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Carl Franco’s first thought on unearthing the stash of curled, cracked back-and-white photographs 15 years ago was that they must’ve been taken during a long-ago Memorial Day Parade.
He’d been cleaning out his house—which has been in the Franco family since the 1940s—in preparation for a renovation, and came upon the photographs in the attic.
Then he saw that they were dated.
“So I knew it wasn’t May,” Franco said. “It was in September 1919. So I looked it up, wondering what parade would it have been.”
The photos were taken in downtown New Canaan on Sept. 30, 1919—exactly one century ago—and they capture images from a special celebration marking the end of World War I and the return of local men who had served.
Though the armistice that ceased hostilities on the Western Front had been signed the prior November—commemorated thereafter as Veterans Day—New Canaan would wait until that Tuesday in September 1919 to hold what Mary Louise King called “the big celebration” in her local history, “Portrait of New Canaan.”
“Ever since June 1917, when a Solders’ and Sailors’ Fund was started with a benefit in the town hall, New Canaan had been preparing to welcome its returning men,” King writes.
Buildings were decorated with bunting, “horns and confetti proliferated,” and the parade started at 2 p.m., according to King.
“While eight of New Canaan’s wounded veterans rode in cars, some 120 uniformed veterans marched behind Col. Marshall Stearns over flowers children had strewn in the line of march. Among the hundreds of participants were Red Cross ladies in cars and the Women’s Relief Corps. This time the route was short and ended on South Avenue, so that the men could easily reach the ball park where a special game was played.”
At the time of the celebration, the Francos had already been in New Canaan for about 15 or 20 years, and their green grocer, later liquor store, had moved to its present-day Elm Street location from Forest and then Main Street.
The 10 parade photos likely were taken by one of Franco’s family’s aunts or uncles, or possibly his grandmother, he said.
“But I’m not sure,” Franco said. “I think she would have looked at a camera how older people look at an iPhone these days. So I will suspect it was probably—my father wasn’t born then—so it was probably one of his older siblings.”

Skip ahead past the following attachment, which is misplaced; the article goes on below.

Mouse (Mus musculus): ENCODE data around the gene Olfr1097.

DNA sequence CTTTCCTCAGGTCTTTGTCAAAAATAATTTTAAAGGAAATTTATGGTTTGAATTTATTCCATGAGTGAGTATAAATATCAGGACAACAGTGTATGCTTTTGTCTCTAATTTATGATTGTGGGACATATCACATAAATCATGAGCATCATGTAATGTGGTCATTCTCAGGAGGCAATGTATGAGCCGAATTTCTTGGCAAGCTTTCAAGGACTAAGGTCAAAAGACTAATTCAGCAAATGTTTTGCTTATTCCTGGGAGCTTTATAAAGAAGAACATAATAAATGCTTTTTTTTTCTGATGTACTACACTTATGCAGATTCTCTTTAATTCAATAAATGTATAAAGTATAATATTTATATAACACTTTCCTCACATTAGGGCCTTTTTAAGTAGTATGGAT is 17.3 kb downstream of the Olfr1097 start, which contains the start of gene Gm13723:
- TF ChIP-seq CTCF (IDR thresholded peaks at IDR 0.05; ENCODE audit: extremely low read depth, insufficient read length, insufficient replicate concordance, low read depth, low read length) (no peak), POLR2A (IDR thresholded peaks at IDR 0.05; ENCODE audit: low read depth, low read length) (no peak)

Franco had the fragile photos digitized and clarified by Bill Arciprete of One Spin Media.
New Canaan had been deeply involved in World War I, and would eventually commemorate that involvement in the Wayside Cross, which would be unveiled at the foot of God’s Acre in 1923.
In March 1917, King writes, “34 New Canaan men had joined the National Guard and “one week before war was declared, 74 men drilled in the Town Hall.”
On Feb. 21, 1918, “as New Canaan held another war rally in the Town Hall, the town had just learned of its first war casualty—Albert Tompkins and 11 other firemen on the U.S. Grant had been smothered under coal being loaded into bunkers—and New Canaan put up its first gold star on its outdoor Honor Roll,” according to King.
“But as more and more New Canaan men reported to army camps, word reached New Canaan in August that, first, Alfred Taylor, a machine gunner in Co. C, 165th Infantry, and then Capt. Henry E. Kelley had been wounded at the front. In October Lt. George R. Stevens, Jr., was wounded and two other New Canaan men died of pneumonia, in camps in this country.”
It’s true that New Canaan, with countless other towns, celebrated the armistice locally on Nov. 11, 1918. At 3 a.m. that Monday, “at 3 AM as church bells rang out, bonfires were lit, and as much noise as possible was raised all over town,” King writes.
“Again there were two parades, each again led by the Town Band, some 500 children marching in the afternoon. Joy was obviously unrestrained, and for good measure the Kaiser was burned in effigy.”
The “big celebration” on Sept. 30, 1919, saw about 175 soldiers and sailors gathered behind Town Hall “where a festive clambake was afterward served to them,” King writes.
“The evening ended with a gala carnival and dance.”
Franco said the photographs capture a gathering that “you don’t see these days.”
“I guess there’s parades for a lot of things these days, but it’s just something unusual because it seemed to be such a localized parade, it had such local ties,” he said.
Asked about his discovery of the photographs, Franco said, “I just think it’s great for future generations, my nieces and nephews. They’re in my closet right now, they’ll be forgotten about and they’ll be rediscovered again.”